Teacher representatives leaned toward unification. The seventh- and eighth-graders enjoy coming together, science teacher Peadar Dooley told the room. (Well, the ones who stay: afterward, teacher Lori Doherty and parent Maria West said many switch to Prospect Hill Academy, the city's charter school.)

Neighborhood teacher representative Anne Sutherland, who taught in Choice for many years, said her crew wanted unification but not "Choice-ification." They found those parents at times a little overbearing.

Choice rests on strong parent involvement, and you could see it right there in the room. When a committee member asked Neighborhood parents to identify themselves, less than 10 percent of the audience raised hands. Flyers went home in four languages and a parent recently started a cross-program dialogue project, but they were evidently no match for Choice's website, listserv, and parents council. Sabin pledged to get more input from the Neighborhood side and Rafal set office hours with a multilingual team.

One Neighborhood parent opted against Choice because she didn't have the time for that level of involvement, she said afterward, declining to give her name. The cross-program kaffeeklatch starts exactly when she has to be at work. Still, she said, "I want my kid to have a great education."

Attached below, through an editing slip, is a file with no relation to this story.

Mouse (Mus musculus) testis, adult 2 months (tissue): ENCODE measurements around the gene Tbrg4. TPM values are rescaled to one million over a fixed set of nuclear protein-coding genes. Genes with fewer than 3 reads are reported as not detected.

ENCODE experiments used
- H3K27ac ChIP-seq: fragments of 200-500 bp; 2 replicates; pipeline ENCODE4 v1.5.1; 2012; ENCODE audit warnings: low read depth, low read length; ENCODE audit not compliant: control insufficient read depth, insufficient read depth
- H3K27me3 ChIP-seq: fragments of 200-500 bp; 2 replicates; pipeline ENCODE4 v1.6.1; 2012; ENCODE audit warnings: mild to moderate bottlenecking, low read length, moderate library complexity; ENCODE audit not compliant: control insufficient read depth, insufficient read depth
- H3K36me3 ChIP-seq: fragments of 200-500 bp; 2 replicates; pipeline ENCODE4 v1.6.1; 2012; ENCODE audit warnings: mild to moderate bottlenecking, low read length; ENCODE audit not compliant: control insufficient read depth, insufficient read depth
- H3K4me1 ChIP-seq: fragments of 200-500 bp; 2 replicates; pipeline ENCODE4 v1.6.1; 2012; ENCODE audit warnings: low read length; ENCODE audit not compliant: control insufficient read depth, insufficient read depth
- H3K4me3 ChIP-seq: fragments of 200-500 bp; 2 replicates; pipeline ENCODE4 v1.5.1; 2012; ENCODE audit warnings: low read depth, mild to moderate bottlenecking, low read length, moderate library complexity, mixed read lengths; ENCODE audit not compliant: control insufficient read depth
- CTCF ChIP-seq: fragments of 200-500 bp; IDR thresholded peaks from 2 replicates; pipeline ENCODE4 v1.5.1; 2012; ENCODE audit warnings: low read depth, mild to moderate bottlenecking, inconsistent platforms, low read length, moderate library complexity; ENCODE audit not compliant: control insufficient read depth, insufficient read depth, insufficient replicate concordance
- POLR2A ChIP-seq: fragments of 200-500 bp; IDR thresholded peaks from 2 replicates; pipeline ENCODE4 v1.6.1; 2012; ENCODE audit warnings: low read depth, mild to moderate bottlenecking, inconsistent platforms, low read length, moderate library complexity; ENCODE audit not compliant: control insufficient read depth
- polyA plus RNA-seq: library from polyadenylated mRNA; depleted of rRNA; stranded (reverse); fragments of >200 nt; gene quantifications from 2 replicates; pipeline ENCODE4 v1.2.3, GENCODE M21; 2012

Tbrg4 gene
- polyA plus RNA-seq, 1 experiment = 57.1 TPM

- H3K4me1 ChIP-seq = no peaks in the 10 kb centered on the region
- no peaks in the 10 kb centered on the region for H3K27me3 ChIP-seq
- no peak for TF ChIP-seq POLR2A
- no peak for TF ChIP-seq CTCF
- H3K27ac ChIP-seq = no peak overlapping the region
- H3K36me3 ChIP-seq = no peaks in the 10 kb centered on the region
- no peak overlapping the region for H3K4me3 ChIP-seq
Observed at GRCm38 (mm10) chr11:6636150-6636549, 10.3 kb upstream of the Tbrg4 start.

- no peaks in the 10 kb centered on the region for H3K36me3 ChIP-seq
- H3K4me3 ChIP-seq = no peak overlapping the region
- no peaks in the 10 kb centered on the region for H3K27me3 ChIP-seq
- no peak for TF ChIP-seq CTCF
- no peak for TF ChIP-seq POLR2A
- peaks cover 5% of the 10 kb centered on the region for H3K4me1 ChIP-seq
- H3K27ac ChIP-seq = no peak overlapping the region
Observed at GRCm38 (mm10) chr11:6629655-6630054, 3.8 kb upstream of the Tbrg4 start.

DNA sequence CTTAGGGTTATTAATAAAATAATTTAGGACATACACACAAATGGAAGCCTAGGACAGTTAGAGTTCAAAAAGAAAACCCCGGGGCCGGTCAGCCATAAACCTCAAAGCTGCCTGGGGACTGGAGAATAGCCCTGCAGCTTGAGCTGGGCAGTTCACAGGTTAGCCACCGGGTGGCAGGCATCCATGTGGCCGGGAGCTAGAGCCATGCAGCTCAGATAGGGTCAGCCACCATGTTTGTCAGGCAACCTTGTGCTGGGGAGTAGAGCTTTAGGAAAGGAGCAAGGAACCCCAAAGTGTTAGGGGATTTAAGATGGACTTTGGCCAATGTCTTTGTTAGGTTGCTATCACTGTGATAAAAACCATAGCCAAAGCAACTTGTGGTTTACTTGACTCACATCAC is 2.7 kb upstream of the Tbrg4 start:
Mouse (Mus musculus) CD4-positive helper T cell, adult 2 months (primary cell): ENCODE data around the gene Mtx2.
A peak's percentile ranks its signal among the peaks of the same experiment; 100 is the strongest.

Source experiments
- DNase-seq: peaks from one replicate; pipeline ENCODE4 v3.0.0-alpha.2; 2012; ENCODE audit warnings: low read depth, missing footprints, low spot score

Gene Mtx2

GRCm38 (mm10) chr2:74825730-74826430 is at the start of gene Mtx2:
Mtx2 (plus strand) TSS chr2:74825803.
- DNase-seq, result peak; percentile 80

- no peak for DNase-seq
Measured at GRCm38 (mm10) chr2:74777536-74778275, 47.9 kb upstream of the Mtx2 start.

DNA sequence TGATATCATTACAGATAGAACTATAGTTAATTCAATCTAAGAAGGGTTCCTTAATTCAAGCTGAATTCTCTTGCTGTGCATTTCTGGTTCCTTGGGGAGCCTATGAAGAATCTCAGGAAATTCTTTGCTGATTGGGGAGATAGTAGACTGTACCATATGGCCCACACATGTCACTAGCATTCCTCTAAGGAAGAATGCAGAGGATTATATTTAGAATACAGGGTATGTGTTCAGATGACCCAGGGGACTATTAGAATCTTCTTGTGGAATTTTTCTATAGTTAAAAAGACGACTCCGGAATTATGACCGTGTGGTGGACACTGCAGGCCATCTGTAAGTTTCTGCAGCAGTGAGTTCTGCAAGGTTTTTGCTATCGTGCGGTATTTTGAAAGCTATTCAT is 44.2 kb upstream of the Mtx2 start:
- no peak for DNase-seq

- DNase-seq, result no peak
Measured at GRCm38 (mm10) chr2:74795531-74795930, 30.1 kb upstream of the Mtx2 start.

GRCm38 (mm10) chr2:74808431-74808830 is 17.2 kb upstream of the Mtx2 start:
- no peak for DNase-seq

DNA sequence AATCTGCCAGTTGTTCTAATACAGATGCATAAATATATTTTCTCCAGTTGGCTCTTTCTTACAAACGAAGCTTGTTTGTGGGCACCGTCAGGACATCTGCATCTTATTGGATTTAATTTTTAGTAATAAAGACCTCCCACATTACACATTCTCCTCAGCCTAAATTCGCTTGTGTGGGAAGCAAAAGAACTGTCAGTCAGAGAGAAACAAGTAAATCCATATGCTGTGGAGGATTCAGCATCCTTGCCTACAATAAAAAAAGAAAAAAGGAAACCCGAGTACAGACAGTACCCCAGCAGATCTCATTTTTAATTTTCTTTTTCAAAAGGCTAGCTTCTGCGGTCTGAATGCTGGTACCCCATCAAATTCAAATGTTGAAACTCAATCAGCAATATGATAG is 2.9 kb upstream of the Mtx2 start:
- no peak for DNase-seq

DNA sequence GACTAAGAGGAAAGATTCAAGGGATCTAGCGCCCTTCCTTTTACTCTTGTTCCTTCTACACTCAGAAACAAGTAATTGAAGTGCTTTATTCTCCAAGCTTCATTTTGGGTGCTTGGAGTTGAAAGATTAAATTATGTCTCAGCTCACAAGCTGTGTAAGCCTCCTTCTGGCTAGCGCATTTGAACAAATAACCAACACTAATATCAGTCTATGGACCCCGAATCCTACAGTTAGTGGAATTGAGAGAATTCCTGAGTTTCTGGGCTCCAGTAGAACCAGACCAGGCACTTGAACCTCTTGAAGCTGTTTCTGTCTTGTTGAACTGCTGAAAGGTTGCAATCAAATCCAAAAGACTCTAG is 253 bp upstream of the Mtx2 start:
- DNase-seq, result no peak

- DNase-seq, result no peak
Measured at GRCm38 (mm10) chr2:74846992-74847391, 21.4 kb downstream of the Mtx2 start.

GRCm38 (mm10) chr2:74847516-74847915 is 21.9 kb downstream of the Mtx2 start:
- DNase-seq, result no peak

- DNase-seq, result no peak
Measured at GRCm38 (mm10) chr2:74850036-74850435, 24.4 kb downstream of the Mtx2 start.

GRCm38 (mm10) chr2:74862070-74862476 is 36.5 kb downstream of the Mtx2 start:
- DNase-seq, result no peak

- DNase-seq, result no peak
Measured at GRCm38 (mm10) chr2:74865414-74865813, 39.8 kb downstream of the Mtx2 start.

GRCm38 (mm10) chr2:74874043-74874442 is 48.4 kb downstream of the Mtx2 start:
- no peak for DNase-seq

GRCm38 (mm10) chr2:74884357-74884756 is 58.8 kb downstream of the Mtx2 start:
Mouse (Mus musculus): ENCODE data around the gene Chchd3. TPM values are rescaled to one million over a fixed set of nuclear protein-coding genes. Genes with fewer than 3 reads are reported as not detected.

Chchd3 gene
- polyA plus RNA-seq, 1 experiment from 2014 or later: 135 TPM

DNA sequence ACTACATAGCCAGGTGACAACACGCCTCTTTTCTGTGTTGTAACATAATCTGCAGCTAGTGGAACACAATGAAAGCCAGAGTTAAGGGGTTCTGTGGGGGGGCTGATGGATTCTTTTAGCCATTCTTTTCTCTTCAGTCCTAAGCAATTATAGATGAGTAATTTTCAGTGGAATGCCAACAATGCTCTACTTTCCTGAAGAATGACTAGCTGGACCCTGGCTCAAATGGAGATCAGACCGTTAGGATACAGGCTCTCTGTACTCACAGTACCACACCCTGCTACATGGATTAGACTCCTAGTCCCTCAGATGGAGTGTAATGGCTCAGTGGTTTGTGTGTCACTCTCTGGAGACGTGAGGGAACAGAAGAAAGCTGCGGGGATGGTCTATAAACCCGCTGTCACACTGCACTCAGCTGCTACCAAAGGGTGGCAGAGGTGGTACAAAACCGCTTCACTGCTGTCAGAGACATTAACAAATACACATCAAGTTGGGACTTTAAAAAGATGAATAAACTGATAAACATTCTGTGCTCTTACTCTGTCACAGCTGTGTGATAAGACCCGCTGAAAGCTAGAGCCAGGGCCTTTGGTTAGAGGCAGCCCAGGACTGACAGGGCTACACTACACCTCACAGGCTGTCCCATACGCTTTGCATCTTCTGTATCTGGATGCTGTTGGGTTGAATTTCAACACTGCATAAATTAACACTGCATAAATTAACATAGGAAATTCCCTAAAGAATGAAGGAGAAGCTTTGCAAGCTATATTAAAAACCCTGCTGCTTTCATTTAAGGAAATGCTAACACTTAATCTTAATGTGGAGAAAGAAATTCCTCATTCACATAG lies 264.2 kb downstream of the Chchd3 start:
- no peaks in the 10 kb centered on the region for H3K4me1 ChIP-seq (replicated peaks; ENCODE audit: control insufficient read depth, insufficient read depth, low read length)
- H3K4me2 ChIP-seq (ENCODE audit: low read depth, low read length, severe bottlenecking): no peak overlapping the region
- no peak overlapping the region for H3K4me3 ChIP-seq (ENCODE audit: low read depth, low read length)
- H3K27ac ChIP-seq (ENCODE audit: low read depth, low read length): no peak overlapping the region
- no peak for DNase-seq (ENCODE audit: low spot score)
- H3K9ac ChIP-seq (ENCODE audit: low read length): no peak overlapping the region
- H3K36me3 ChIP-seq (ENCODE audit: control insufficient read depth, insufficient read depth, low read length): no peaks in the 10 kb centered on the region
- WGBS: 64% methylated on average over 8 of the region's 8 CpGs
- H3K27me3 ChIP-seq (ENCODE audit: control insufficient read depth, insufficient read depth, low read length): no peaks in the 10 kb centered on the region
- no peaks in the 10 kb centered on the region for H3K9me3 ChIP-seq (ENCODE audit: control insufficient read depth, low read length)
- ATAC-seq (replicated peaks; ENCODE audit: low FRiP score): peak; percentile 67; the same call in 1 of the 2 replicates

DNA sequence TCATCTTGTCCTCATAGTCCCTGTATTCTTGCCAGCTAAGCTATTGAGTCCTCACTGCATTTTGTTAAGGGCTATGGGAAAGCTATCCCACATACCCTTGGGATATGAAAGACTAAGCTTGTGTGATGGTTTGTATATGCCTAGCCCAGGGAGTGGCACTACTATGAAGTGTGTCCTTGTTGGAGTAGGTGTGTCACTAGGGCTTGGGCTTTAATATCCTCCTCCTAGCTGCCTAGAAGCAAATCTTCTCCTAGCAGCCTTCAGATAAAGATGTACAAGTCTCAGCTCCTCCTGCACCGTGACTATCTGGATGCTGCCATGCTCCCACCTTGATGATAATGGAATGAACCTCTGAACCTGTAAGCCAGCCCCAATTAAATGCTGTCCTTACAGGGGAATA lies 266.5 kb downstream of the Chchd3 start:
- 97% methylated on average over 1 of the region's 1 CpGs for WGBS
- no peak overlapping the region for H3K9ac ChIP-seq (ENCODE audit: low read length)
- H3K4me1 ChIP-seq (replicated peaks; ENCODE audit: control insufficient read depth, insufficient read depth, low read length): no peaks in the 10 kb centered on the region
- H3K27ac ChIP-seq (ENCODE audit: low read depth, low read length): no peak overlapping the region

In addition, many Neighborhood parents have a language barrier or come from cultures where parents don't visit schools.

Complicating matters, Tufts representatives came to the meeting in a Trojan horse. They offered the Healey one-on-one literacy tutoring, student teachers, English professional development. and a pre-K summer program, among other treats - but only if the school unifies. If not, they'd likely work with a different school in the district, professor Christine McWayne said.

Still, Niedergang emphasized that they weren't set on unification. Pierantozzi requested more information on the two-school option.

The formal presentation ended but many parents stuck around to exhort committee reps and talk amongst themselves.

Is Choice necessary? In the last 30 years, education has caught up. "The defining aspects are not so defining anymore," said special education facilitator Dorothy Scally. "The teachers are using the same texts."

West considered that a problem. "There are more progressive models out there which we're not choosing to explore," she said. If Choice and Neighborhood combine, "I think it's possible that my kid will be asked to sit in a straight row and be quiet all day."

She didn't like the imbalance in the school, or the possibility that the split accentuated differences between social groups. She thought Choice could stand to ask why it wasn't attracting a wider range of students.

The committee hopes to spend the next school year in transition to - well, whatever comes next. However, Bockelman requested that they change one word in the handouts. Rather than a June 30 deadline, they have a June 30 goal.

For more information, visit The next meeting is May 13.